James Frain plays Kieran Ashton, a former colleague of Karl, who faked his suicide and became the Truth Terrorist, serving as the primary antagonist. The character is motivated by the loss of his identity and family, as well as betrayal from Karl by his affair with Kieran's wife before her death. Frain believed that Kieran is the most disturbing character he has played. Portraying the character, the actor wanted to make his actions understandable, though not justifiable.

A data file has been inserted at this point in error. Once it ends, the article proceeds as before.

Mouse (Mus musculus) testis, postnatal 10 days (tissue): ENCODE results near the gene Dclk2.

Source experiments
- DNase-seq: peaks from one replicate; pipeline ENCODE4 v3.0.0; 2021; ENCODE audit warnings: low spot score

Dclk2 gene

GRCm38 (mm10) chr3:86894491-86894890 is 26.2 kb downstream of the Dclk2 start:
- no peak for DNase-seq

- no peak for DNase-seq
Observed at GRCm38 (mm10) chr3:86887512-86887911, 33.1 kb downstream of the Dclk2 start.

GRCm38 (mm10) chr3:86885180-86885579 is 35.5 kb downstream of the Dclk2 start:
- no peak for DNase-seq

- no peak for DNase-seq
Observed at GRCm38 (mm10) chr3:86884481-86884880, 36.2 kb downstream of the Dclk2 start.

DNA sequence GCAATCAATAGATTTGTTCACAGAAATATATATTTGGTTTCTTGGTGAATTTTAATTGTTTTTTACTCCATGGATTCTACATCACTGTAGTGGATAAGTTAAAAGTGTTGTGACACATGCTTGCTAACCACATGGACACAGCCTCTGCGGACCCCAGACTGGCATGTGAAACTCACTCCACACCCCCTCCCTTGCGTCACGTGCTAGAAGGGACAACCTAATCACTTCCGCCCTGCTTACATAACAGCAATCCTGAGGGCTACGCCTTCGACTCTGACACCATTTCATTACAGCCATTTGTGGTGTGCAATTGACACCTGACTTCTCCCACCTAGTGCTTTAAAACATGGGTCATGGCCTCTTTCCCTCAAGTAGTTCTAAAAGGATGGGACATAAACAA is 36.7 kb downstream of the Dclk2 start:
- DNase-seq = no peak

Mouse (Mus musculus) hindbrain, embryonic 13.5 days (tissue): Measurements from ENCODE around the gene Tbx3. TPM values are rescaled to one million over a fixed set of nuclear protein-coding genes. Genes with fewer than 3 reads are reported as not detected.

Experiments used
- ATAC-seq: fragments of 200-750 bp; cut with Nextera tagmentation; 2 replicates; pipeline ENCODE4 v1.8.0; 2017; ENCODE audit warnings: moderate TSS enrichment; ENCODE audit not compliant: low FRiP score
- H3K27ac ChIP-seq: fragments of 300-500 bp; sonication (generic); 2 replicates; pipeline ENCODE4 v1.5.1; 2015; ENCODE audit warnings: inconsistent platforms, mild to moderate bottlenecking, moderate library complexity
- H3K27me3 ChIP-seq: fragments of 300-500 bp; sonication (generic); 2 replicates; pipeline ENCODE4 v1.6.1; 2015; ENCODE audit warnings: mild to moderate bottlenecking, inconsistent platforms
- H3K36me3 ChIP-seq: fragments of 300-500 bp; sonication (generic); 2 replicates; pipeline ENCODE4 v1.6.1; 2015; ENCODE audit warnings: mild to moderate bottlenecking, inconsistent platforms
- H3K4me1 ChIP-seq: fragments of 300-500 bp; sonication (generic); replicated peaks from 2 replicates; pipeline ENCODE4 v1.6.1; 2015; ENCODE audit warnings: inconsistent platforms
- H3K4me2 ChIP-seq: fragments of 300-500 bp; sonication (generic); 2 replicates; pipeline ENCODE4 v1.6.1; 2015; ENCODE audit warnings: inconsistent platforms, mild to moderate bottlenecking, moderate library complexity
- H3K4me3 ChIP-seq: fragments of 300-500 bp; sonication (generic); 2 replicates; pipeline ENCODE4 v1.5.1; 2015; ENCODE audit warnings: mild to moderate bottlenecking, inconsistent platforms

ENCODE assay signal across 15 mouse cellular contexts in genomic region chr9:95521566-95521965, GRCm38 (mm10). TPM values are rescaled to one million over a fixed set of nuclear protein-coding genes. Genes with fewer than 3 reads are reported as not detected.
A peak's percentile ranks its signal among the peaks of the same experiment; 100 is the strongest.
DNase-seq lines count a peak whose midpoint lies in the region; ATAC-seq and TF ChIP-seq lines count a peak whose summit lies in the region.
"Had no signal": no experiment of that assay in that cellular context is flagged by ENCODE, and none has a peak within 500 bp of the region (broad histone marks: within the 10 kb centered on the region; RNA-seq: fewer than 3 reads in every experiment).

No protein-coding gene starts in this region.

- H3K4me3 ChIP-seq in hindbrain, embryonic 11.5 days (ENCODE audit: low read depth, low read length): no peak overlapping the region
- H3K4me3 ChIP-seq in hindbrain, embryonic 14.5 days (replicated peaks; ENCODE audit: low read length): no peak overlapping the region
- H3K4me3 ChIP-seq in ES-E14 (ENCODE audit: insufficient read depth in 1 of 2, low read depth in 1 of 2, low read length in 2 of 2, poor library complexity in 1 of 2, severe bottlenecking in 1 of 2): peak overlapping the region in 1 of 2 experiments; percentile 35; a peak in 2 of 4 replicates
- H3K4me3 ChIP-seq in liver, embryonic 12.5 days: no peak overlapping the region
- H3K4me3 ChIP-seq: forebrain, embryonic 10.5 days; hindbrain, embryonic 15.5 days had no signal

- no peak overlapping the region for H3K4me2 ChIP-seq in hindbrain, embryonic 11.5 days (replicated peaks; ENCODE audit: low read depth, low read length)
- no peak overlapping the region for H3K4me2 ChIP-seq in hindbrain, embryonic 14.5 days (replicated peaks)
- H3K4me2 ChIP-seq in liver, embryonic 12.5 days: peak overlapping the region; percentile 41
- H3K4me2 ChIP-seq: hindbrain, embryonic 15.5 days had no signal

The Anglo-French adaption of the Danish/Swedish series The Bridge was first announced by Sky in January 2013. The ten-part series was to be a co-production between British broadcaster Sky and French broadcaster Canal+. Sky Atlantic Director Elaine Pyke commissioned the show with the intention of establishing the channel as a home for British dramas following the channel's release of the drama series Hit & Miss and Falcón. Due to the setting of the series, it would be bilingual, with dialogue being spoken in English and French. This would make The Tunnel—the producers claim—the first series in British and French television to be bilingual.